CRIME

'Sickening' Facebook Live torture video is latest black eye for Chicago

Windy City has one of the most restrictive gun laws in the country but its murder rate has skyrocketed. More gun control doesn't appear to be teh answer. Tucker takes on the executive director of Coalition to Stop Gun Violence

 

Late Wednesday, a video showing four African-Americans tying up and torturing a mentally disabled white man in an apartment on Chicago's West Side spread like wildfire across social media. Initially posted on one of the alleged perpetrators' Facebook page, it quickly made national and international headlines. 

"I’ve been a cop for 28 years and I’ve seen things that you shouldn’t see in a lifetime, but it still amazes me how you still see things that you just shouldn’t," Chicago Police Supt. Eddie Johnson told reporters at a news conference Wednesday. 

"I'm not going to say it shocked me," Johnson said of the video. "But it was sickening."

The video was another blow to the reputation of one of America's great cities, just days after new data showed 2016 had been one of its bloodiest years, and President-elect Donald Trump said Mayor Rahm Emanuel should ask for federal assistance if local police could not get a grip on the violence. 

According to data released on New Year's Day by the Chicago Police Department, the city suffered 762 homicides last year. That's the most in two decades and more than New York City and Los Angeles combined. 

Chicago also saw 1,100 more shooting incidents in 2016 than it did in 2015, and police recovered 8,300 illegal guns, a 20 percent increase from the previous year.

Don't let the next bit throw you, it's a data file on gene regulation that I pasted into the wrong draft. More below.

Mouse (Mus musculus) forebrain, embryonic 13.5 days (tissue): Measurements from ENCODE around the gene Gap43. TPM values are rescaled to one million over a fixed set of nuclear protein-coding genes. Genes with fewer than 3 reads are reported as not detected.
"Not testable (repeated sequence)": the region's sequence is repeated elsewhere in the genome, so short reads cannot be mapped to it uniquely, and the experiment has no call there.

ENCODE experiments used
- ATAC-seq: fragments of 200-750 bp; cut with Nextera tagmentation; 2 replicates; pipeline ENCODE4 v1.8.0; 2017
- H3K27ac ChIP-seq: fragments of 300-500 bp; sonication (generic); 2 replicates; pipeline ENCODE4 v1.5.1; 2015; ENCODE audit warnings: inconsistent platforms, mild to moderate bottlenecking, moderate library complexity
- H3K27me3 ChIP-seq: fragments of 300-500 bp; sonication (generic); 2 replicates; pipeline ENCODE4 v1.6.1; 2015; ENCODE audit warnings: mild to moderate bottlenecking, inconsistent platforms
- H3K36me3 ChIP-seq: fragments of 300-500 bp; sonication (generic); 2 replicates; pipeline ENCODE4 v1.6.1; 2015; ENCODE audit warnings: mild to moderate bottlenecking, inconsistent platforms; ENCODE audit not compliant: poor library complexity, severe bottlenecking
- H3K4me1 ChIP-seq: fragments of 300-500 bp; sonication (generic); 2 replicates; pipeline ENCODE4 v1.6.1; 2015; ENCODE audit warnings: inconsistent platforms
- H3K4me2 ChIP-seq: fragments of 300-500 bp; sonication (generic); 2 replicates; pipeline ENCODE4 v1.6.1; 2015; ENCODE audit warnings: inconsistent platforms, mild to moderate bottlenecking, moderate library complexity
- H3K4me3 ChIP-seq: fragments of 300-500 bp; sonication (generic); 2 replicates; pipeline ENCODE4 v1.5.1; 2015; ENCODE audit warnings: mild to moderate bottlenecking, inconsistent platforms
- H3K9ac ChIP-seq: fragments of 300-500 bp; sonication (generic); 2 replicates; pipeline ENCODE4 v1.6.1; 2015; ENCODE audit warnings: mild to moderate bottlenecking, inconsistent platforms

As the number of homicides went up, the number of arrests dropped, as critics said officers had become more reluctant to do their jobs since the city was forced in November 2015 to release video of the fatal police shooting of Laquan McDonald, the black 17-year-old boy who was shot 16 times by a white police officer.

The video cost former Chicago Police Superintendent Garry McCarthy his job, sparked major protests around the city, and led to federal and state investigations of the police department. 

"It's almost like a pull back so they (gangs) can kill each other sort of thing," the Rev. Marshall Hatch, a prominent minister in one of Chicago's most dangerous neighborhoods on the West Side, told the Associated Press this week.

Police have said repeatedly that most of the city's homicides involve gang connections, perhaps as many as 80 percent. The bulk of the deaths and shooting incidents in 2016 occurred in only five of the city's 22 police districts on the city's South and West sides, all poor and predominantly black areas where gangs are most active.

Johnson acknowledged in a recent interview with The Associated Press that officers have become more cautious — in part out of fear of becoming the next "viral video." He also said a state law that took effect last January requiring officers to fill out lengthy contact cards when they stop someone has resulted in fewer stops, because the cards require more paperwork for officers and the cards are "scrutinized" by federal judges.

He said those concerns are not lost on criminals.

"Criminals watch TV, pay attention to the media," he said. "They see an opportunity to commit nefarious activity."

The Associated Press contributed to this report.